The realization that I harbored feelings which were strictly taboo, accompanied by the certain knowledge that I had to deal with these feelings, was the beginning of a very long journey that led me toward today.

Today I can walk with ease among strangers, acquaintances, and colleagues, and not be concerned that they suspect or know that I choose to live my life with another woman. Much of that ease has to do with where we live, as well as the times we live in.

Straight or gay, I’m one of the fortunate ones who has a happy marriage. It isn’t a legal marriage, apart from the rights the city of San Francisco and the state of California gives to domestic partners, but it is a real marriage. Twenty-one years ago we made our vows to love each other, to be true to one another, and stay together come hell or high water, in sickness and health, till death do us part.

But I’m reminded almost every day that my comfort level about our life together is a kind of aura that expands and contracts depending on where we are.

Here in San Francisco that aura seems to extend south all the way to Monterey and north to the far reaches of Mendocino County. Looking east to Alameda County, I get uncomfortable and start circling the wagons of my psyche as soon as I’m beyond Berkeley, Albany, and certain parts of Oakland and Alameda. And I definitely think twice about venturing as far east as Contra Costa. Though it was years ago, I still remember reading about a lynching in Contra Costa. These are the kind of events that affect my sense of safety very directly.

Being safe, feeling safe, affects where I choose to travel, and has an impact on where my partner and I can or will retire. I know, for instance, that there are many gay people living in the South, but I will not travel there.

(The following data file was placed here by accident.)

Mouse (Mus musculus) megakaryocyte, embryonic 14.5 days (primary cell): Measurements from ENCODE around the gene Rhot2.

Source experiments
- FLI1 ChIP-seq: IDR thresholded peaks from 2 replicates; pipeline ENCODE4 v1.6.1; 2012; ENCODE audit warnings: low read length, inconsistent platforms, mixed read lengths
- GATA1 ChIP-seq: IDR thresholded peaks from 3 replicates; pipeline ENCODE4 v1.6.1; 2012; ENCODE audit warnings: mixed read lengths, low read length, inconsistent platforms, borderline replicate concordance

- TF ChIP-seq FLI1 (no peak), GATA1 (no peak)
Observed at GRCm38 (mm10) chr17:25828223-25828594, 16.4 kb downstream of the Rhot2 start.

I spent part of my adolescence in Virginia. I’ve been up close and personal with Bible Belt boys and fundamentalists posing as Christians, who think they’re doing God’s work bullying and beating up people who don’t live up to their “moral code.”

I doubt that there are much better places to live than San Francisco. I do know there are cheaper places to live. Much cheaper.

Sometimes I listen with a kind of wonder to straight people talking about where they will retire. They just assemble their facts, figures and feelings and make a move to small towns in Ohio or Pennsylvania, to neighborhoods in Atlanta or Des Moines.

My partner and I have to add the component of feeling and being safe, accepted, supported. I may have my complaints about the cost of living in San Francisco, but the longer I live here, the more I love it.